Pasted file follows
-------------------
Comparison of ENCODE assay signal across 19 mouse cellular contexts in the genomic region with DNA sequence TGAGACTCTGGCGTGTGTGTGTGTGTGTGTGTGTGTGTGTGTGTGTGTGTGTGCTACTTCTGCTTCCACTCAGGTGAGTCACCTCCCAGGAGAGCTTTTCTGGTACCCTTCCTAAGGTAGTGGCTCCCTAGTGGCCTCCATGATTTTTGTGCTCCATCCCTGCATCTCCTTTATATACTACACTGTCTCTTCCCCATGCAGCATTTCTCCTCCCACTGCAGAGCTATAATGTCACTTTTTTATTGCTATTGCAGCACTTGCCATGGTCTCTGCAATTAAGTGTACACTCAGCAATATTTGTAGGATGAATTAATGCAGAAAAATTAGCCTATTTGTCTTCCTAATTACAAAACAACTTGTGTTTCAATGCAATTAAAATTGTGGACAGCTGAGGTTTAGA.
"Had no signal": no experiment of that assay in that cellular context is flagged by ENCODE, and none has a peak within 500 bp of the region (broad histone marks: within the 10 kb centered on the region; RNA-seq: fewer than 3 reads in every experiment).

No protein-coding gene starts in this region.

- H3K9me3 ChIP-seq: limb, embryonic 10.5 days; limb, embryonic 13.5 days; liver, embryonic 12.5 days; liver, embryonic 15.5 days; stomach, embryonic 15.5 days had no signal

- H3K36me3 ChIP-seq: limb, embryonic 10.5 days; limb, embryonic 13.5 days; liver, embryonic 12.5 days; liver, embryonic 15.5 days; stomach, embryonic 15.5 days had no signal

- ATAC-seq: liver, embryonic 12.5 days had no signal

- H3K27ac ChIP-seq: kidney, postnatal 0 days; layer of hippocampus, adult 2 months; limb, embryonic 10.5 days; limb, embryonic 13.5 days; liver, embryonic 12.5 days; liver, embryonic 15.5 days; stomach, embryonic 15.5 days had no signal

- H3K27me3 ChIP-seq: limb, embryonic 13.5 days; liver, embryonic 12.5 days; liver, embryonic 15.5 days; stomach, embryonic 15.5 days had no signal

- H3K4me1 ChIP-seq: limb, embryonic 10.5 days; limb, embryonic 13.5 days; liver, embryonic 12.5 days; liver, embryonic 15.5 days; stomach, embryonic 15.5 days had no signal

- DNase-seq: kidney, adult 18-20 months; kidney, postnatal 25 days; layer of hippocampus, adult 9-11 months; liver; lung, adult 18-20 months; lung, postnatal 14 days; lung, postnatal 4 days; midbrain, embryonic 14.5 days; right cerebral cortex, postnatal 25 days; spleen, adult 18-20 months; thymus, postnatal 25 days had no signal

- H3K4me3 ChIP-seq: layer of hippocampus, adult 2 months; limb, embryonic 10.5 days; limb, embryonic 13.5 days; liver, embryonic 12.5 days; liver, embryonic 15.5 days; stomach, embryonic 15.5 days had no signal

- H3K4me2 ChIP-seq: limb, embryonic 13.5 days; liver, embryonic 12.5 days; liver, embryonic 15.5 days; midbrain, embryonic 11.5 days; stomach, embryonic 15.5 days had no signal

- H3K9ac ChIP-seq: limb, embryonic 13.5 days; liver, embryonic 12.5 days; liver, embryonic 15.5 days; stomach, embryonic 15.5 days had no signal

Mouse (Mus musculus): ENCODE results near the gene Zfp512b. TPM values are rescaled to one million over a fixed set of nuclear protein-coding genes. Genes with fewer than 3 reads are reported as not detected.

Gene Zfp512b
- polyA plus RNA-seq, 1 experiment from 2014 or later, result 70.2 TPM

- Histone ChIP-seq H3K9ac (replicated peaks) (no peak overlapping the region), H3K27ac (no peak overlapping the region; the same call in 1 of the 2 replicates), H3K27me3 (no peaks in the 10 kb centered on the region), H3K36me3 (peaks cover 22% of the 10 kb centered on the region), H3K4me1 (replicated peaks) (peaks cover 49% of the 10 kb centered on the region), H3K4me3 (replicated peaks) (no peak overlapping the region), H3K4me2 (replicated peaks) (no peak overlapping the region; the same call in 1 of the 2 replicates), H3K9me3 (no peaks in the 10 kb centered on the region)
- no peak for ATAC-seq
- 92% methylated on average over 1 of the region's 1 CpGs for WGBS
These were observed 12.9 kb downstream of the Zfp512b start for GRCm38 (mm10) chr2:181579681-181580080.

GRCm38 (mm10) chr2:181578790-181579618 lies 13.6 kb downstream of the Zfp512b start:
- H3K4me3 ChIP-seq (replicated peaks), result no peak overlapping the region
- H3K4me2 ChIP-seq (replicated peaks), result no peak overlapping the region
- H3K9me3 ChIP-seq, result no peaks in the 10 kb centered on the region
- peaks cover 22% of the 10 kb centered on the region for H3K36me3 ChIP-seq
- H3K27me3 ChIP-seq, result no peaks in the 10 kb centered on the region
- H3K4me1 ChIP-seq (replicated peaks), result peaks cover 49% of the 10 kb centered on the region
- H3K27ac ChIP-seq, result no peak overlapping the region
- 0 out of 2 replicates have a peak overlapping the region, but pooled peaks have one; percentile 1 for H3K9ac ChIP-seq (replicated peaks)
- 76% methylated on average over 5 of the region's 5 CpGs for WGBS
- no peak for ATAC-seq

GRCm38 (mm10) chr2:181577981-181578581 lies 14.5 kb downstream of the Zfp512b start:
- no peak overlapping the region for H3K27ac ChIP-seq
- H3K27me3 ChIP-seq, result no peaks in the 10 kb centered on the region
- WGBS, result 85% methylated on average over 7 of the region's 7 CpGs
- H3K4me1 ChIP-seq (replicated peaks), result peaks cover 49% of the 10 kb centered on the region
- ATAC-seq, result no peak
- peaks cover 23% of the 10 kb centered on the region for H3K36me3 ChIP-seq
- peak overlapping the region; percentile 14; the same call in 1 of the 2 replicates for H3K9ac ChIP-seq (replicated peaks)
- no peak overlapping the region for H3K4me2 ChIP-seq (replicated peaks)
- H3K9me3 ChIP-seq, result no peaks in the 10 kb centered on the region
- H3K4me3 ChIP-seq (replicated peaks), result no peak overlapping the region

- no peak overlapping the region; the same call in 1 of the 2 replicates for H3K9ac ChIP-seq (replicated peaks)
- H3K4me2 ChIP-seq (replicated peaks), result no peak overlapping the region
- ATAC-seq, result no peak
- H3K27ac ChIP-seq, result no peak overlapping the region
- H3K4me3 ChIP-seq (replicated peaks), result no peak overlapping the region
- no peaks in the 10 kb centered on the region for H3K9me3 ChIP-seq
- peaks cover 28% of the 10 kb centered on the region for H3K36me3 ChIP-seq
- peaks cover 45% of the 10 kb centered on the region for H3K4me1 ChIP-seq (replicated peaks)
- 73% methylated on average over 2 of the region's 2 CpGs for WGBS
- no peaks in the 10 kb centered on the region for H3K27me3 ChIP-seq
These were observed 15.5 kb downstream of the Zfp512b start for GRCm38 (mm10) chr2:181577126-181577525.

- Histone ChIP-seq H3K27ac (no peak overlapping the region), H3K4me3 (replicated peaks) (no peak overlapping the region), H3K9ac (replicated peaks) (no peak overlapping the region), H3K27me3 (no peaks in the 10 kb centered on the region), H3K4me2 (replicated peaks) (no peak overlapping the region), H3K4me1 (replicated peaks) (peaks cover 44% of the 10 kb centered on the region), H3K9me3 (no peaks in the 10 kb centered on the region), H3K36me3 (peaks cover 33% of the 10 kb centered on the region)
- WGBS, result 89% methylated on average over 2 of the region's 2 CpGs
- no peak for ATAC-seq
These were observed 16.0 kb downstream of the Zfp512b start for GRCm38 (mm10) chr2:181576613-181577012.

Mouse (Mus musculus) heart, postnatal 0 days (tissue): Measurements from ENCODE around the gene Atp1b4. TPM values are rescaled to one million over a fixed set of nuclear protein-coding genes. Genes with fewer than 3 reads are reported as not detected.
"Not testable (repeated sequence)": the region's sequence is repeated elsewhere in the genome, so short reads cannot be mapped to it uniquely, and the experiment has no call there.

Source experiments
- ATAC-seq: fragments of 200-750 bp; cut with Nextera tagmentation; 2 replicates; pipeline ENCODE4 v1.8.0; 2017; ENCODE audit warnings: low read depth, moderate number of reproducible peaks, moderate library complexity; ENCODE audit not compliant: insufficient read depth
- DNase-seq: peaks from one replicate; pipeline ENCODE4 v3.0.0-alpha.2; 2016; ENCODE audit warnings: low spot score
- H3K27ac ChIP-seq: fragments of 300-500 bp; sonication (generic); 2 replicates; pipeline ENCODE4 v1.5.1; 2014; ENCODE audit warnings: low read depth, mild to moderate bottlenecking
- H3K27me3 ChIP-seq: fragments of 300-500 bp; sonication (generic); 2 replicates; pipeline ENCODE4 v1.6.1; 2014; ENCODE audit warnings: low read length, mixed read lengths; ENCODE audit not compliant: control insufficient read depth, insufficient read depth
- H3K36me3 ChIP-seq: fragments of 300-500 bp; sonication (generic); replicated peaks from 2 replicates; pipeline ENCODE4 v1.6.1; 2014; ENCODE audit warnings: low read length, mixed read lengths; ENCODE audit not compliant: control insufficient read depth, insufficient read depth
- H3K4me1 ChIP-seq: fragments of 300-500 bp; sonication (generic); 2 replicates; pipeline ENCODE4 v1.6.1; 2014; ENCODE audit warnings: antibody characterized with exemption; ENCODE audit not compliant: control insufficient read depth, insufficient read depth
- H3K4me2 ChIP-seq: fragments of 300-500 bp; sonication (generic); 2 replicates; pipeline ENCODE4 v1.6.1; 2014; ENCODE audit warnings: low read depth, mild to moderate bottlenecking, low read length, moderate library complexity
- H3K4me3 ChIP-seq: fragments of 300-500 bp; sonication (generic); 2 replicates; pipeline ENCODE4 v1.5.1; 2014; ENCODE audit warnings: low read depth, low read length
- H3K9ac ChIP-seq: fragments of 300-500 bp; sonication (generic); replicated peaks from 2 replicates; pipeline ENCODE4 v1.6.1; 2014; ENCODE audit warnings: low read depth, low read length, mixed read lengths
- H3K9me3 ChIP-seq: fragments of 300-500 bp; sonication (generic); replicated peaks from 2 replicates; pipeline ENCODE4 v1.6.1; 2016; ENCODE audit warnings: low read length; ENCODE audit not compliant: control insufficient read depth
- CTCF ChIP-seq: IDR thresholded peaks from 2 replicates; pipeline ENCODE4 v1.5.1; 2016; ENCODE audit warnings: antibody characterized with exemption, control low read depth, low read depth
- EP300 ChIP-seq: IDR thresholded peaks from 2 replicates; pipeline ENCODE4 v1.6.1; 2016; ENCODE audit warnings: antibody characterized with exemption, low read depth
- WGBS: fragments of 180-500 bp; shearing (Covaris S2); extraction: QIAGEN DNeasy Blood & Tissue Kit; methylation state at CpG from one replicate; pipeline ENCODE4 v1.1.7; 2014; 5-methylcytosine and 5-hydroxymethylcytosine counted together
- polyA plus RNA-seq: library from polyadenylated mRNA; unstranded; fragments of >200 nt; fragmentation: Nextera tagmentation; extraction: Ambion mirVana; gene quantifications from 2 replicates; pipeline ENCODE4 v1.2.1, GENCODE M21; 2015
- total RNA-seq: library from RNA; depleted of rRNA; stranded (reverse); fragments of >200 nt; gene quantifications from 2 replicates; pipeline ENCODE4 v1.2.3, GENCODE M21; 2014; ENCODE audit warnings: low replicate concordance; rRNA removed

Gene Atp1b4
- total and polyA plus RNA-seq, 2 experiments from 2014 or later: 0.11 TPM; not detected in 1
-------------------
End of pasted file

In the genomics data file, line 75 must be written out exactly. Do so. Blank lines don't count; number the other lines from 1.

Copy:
- total RNA-seq: library from RNA; depleted of rRNA; stranded (reverse); fragments of >200 nt; gene quantifications from 2 replicates; pipeline ENCODE4 v1.2.3, GENCODE M21; 2014; ENCODE audit warnings: low replicate concordance; rRNA removed